Why planting shade trees helps reduce the temperature of urban heat islands

Jun 25, 2019

Many of the landscape trees adorning urban cityscapes in Southern California are at or close to the end of their lifespans.

While several species of oak, maple, crape myrtle, ficus, magnolia and other common shade trees have a life expectancy of 50-80 years or longer in unstressed environments, few reach their full potential in cities and urban areas.

Why? In order to accommodate growing populations, cities have large areas of paved concrete and asphalt surfaces that create ‘urban heat islands (UHI)'.These hard surfaces absorb large amounts of heat that builds up during the day and is released at night, leading to much higher night temperatures in cities than in surrounding areas.

The good news is that trees offer many benefits that offset the impacts of UHIs. Cities with larger tree canopies are a testament to this fact and have fewer adverse impacts from UHIs than do cities with low tree canopies.

Trees reduce the impact of UHIs by releasing heat back into the atmosphere faster than do concrete and asphalt surfaces. In addition, well-placed trees produce shade that cools the surrounding environment and reduces air conditioning needs. They also cool the air through transpiration and absorb and store carbon which moderates the impacts of pollution from fossil fuels.

Planting trees that withstand UHIs today is crucial for tomorrow. University of California Division of Natural Resources researchers are identifying landscape tree species that can remain healthy under adverse urban conditions. In one study, 12 species of underplanted but promising landscape trees in the greater Los Angeles basin that currently grow well in desert climates are being evaluated at UC Riverside. Similarly, the health and longevity of trees currently performing well in Riverside and San Bernardino are being assessed in coastal areas. The idea is that trees growing well now in warmer climate zones will be good choices for cooler zones that are becoming warmer over time.

Reducing impacts of UHIs and maximizing life expectancies of currently planted urban trees that are not so resilient is just as important as looking into alternative species. In fact, research and education on sustaining these trees is critical to maintain and expand tree canopies as trees age. Even the loss of one front yard shade tree can significantly reduce shade, increase the surrounding temperature, and diminish energy savings.

Furthermore, trees subjected to UHIs can easily become heat and drought stressed leading to a downward spiral. Trees already declining due to one stress often fall prey to other stressors such as disease-forming pathogens or insect outbreaks. Identifying the cause of the tree's decline is crucial. Applying a pesticide to a tree that has no biotic disorder but is unhealthy due to lack of water does not solve the problem and can kill beneficial organisms important for keeping actual pests at bay.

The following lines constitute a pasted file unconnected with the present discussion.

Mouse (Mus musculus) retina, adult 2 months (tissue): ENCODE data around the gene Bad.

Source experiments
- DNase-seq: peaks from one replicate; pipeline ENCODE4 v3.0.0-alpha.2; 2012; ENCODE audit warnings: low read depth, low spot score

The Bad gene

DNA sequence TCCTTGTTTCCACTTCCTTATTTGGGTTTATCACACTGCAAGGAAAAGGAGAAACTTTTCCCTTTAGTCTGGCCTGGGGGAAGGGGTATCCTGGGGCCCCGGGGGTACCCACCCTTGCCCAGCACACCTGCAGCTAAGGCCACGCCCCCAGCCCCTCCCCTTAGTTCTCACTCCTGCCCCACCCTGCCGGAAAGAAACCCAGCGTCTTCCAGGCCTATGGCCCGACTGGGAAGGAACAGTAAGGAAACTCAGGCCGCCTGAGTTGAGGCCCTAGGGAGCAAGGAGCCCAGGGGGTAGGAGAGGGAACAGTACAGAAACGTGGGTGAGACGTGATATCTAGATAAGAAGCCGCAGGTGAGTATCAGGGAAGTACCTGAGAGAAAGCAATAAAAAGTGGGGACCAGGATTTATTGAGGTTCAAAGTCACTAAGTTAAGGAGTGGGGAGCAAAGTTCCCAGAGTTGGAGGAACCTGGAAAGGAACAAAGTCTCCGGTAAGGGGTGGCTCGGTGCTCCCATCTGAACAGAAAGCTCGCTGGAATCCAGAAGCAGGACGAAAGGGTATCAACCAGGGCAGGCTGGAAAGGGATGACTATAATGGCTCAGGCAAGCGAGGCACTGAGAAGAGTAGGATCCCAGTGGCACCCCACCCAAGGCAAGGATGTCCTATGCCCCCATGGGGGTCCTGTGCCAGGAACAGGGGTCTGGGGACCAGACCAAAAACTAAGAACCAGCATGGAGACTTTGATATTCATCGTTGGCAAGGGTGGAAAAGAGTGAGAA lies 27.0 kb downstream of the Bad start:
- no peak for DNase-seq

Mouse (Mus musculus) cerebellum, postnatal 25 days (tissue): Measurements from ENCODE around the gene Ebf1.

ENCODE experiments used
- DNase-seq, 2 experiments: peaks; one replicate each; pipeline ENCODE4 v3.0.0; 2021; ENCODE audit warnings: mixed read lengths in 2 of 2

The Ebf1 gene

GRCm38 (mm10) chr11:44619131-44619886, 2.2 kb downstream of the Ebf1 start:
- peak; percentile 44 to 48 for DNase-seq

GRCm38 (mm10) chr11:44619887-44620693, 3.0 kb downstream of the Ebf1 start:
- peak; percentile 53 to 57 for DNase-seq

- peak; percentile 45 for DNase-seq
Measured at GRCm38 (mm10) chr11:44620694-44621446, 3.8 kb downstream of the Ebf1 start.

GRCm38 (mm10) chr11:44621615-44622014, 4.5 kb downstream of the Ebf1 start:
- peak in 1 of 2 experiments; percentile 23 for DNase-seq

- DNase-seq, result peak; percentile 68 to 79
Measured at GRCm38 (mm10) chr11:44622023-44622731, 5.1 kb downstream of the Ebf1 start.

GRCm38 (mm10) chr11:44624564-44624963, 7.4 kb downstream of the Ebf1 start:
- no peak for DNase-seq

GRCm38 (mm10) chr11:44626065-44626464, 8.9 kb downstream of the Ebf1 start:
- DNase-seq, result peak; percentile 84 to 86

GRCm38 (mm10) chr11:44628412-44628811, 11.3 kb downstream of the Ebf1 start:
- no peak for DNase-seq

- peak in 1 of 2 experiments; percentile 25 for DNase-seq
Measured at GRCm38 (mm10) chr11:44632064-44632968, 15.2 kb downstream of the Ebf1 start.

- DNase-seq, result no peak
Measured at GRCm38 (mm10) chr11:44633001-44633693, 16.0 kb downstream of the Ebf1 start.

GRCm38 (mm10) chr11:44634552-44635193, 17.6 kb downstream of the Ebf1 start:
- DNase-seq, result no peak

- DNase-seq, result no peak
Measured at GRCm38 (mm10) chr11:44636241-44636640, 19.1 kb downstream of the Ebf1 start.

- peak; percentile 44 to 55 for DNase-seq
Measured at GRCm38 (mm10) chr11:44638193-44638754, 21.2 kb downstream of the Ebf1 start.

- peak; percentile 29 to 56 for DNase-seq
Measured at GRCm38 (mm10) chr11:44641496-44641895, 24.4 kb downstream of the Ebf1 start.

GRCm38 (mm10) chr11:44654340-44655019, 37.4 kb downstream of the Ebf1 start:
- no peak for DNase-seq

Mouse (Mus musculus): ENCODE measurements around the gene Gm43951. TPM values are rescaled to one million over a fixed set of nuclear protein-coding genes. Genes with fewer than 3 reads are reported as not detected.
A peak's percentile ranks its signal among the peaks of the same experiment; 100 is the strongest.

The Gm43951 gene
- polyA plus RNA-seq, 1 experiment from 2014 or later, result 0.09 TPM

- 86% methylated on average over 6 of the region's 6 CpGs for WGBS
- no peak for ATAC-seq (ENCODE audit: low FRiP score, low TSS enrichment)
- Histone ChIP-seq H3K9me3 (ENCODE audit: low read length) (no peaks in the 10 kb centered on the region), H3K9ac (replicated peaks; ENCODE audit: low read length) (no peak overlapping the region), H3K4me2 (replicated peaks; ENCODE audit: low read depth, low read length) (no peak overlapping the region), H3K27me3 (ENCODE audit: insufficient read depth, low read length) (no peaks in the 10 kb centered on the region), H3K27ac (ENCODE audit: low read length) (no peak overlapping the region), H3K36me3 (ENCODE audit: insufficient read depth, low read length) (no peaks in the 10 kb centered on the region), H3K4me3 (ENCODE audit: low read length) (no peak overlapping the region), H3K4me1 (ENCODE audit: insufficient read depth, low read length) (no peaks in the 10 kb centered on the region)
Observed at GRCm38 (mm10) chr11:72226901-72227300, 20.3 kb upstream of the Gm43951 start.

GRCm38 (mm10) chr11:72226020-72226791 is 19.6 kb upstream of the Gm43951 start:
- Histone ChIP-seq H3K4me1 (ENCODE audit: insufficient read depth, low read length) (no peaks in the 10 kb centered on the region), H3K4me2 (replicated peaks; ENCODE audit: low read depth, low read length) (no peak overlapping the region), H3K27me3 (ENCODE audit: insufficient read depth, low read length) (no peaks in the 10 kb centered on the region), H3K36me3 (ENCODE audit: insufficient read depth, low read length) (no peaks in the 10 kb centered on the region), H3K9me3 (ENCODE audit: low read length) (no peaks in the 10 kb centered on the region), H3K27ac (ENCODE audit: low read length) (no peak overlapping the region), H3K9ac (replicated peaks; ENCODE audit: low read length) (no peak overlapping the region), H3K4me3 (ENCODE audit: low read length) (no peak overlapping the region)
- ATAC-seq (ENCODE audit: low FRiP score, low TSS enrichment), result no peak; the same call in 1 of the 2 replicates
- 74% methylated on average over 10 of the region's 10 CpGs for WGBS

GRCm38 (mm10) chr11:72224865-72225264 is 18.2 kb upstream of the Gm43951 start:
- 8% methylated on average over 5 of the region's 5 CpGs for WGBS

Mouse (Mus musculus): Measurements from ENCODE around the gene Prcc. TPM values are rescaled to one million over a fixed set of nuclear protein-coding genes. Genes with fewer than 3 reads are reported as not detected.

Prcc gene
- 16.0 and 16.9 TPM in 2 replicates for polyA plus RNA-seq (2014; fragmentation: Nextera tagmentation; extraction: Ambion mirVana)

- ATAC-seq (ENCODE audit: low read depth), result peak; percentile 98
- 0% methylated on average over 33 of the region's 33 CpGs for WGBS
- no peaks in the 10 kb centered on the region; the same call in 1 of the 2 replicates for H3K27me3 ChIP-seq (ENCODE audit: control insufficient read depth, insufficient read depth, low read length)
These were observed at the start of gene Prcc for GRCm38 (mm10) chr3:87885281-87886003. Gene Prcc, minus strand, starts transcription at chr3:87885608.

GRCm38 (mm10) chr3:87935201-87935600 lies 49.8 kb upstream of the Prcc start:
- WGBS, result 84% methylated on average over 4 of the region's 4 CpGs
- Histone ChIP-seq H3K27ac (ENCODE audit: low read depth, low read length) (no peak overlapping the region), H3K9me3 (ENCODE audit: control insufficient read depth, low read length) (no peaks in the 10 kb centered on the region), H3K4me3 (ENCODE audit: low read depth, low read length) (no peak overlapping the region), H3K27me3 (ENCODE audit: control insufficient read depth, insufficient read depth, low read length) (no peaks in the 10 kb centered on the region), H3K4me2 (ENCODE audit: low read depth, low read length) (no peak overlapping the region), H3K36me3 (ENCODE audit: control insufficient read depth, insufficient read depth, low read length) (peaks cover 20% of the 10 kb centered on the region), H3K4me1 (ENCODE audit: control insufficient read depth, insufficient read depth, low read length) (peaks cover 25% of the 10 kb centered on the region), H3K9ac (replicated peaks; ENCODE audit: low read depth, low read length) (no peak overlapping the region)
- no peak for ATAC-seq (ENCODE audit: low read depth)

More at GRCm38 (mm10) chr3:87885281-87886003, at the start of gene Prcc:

Fortunately, there are many free online search engines that allow consumers to select trees based on multiple criteria such as climate zone, pest resistance, drought tolerance, ability to withstand high temperatures. These engines also provide ‘fact sheets' for each species that provide information on the species' ultimate size and space requirements. One reliable and reputable searchable index is Urban Forest Ecosystem's found here: https://selectree.calpoly.edu/.

Since many long-lived species (such as magnolia and ficus) become large at maturity, they offer excellent shade potential and can mitigate UHIs better than smaller growing species. However, they require up to 2,500 to 3,000 cubic feet of root space and should not be planted close to sidewalks and structures. Doing so can result in significant damage.

For more information on selecting and caring for urban trees, contact your local UC Cooperative Extension Master Gardener helplines.

Here's how to contact the University of California Cooperative Extension Master Gardener helplines in your area.

Los Angeles County:  626-586-1988; http://celosangeles.ucanr.edu/UC_Master_Gardener_Program/

Orange County: 949-809-9760; http://mgorange.ucanr.edu/

Riverside County: 951-683-6491 ext. 231; https://ucanr.edu/sites/RiversideMG/

San Bernardino County: 909-387-2182; http://mgsb.ucanr.edu/


By Janet Hartin
Author - Area Environmental Horticulture Advisor and County Co-Director